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WRI 1100: Schmitt

Get Started with a Book - Search the Library Catalog

Search Library Resources

(online and print: books, videos, etc.)

Finding Articles

The above is only a select list of SPU databases I thought would be most helpful for this class.  There may be other databases that would be helpful for this assignment - for example if you were looking for information about the legal ramifications of your topic, you might want to search the database 'Legal Collection.'

Not sure which database is best for your topic?  Ask a Librarian!

A-Z List of SPU Databases

Evaluating a Source Using SIFT

SIFT Infographic with 4 moves for researchers

SIFT is a set of four 'moves' you can use when evaluating a source.

Stop - 

  • First, what do you know about this source?  What is the reputation of the claim and the website (or journal, or book).  If you don't know, use the other moves to get a sense of what you are looking at.
  • Second, think about how much fact-checking you need to do for your purpose. If you want to know if something is reliable to repost on social media, this might be a quick check, but if you are doing scholarly research you would want to do more research before using or sharing

Investigate the source - 

  • This does not need to be a full scale investigation, but take a little time to recognize what media type it is and a little about the source before deciding to read, share, or use as a source.

Find Better Coverage - 

  • Often the same information will be available from multiple sources. While this doesn't always prove that this information is correct or that you must agree with the claim, it does help to a give context and history for the claim.

Trace claims, quotes, and media back to original media -

  • Secondary sources are often stripped of their original context, going back to the primary source, or even a fuller secondary source can help. For example, is the claim broadly accepted or contested?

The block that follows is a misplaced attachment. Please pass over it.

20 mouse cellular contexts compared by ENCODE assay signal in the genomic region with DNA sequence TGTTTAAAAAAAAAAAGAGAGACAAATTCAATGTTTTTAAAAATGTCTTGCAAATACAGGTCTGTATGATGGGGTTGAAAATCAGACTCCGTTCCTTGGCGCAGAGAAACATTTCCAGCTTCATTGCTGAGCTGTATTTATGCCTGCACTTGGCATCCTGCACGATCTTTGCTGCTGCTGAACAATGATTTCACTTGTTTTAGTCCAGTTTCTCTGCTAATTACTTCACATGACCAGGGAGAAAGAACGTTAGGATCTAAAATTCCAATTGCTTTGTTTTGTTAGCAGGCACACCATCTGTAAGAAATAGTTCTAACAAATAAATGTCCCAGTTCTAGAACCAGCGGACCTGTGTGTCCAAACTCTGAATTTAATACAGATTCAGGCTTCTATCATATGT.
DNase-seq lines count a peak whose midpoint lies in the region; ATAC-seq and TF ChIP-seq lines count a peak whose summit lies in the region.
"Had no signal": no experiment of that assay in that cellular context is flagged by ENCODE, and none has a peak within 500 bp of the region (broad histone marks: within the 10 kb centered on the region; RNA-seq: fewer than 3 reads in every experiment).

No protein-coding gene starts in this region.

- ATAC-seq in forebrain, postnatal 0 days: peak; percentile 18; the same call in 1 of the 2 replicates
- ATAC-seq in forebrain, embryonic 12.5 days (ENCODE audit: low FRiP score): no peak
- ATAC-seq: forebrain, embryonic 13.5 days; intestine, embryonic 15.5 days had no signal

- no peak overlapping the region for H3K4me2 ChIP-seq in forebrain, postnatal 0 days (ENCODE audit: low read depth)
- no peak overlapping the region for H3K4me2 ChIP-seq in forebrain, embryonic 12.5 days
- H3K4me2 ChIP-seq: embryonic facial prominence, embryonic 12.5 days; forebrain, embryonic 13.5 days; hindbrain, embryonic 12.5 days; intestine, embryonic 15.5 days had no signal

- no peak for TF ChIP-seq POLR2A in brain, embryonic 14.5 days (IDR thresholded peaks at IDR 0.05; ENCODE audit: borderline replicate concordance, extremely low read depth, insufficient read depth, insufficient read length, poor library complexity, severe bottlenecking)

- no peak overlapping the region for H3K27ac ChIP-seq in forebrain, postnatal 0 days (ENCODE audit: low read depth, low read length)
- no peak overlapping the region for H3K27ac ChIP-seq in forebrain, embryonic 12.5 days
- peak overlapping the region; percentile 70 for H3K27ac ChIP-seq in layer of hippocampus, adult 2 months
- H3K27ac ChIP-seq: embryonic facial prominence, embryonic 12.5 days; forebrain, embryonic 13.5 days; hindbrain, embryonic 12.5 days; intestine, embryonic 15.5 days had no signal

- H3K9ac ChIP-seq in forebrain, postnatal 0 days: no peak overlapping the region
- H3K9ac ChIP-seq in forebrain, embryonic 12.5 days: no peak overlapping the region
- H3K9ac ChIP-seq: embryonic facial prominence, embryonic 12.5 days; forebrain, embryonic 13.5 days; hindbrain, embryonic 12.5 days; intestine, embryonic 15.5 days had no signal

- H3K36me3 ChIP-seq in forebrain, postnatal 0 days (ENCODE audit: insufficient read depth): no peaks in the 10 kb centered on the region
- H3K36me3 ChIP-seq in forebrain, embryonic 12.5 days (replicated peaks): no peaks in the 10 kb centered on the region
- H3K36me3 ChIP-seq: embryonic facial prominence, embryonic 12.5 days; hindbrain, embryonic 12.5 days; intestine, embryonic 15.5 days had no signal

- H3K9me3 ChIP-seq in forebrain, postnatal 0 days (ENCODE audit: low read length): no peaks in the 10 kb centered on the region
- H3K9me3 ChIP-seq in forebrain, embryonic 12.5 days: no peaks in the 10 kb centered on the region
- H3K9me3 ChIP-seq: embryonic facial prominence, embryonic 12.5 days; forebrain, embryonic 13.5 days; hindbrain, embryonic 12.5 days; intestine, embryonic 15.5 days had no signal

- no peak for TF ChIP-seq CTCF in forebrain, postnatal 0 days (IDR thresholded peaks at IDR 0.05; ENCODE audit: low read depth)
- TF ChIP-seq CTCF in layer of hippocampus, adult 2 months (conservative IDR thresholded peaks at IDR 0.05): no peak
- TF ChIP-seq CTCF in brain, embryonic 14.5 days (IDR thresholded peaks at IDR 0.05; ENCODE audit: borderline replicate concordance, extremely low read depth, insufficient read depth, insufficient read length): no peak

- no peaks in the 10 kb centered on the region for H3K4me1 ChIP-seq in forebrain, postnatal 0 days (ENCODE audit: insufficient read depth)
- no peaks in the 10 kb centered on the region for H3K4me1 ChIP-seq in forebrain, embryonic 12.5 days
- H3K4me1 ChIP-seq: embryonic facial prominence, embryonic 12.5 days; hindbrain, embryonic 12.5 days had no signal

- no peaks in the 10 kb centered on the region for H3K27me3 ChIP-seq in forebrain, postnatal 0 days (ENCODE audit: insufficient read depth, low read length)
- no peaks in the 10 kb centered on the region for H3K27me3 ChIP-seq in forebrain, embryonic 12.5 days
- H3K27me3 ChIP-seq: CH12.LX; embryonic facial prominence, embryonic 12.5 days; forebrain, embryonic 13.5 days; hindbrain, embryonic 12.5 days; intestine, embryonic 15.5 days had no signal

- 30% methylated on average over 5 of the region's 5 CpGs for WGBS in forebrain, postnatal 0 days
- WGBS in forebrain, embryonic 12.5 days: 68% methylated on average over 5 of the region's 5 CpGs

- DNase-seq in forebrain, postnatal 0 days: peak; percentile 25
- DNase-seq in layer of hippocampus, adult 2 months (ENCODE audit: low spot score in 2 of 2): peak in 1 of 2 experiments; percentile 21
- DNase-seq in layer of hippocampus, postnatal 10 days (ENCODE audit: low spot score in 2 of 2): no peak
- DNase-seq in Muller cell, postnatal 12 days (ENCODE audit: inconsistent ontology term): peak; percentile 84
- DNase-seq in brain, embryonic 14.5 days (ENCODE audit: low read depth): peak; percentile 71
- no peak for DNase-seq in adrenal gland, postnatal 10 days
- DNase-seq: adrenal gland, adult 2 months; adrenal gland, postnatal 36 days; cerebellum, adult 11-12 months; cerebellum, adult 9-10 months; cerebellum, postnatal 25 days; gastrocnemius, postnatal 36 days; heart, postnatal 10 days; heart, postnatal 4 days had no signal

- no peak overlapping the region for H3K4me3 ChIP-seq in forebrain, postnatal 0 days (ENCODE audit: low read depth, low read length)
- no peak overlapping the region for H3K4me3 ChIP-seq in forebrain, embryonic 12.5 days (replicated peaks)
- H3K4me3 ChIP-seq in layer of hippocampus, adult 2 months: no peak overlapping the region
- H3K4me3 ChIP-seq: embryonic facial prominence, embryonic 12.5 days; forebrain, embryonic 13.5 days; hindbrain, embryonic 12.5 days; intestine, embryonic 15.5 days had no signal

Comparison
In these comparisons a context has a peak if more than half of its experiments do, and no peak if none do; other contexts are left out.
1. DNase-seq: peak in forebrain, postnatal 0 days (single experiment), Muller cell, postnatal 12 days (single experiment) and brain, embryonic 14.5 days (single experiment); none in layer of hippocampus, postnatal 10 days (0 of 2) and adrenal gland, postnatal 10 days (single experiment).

• Sometimes you will find that the initial source is outright wrong or mis-leading, but most often you will simply find additional helpful context


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To learn about SIFT in more detail, check out the SIFT three hour online minicourse.

Creative Commons License

This work is licensed under a Creative Commons Attribution 4.0 International License.


Recognizing Peer-Reviewed Journals

1. Some things to consider when determining if an article is peer reviewed (source):

  1. Make sure you have a journal article; also not every in a peer-reviewed journal is peer reviewed, journals often other content such as editorials or book reviews which are not required to go through peer-review
  2. The following can usually be found in a peer-reviewed article
    • An extensive reference list with in-text citations
    • Specific style/organization: abstract, introduction, methods, results, conclusion
    • Data given in charts, tables or graphs
    • Formal language - particularly an long article title that covers all components discussed in the article
    • Includes dates for submission and acceptance of the article 

2. Some databases, like Academic Search Premier, allow you to click a check-box to say you only want peer reviewed journals.  Although sometimes databases only indicate that a resource is scholarly without covering the level of peer review the articles undergo.

3. Search the Journal's website for Author Guidelines:

image of the journal Evolution's author guidelines page - highlighting the peer review process for articles submitted to the journal.

3. Still not sure if your article is peer-reviewed?  Ask a Librarian: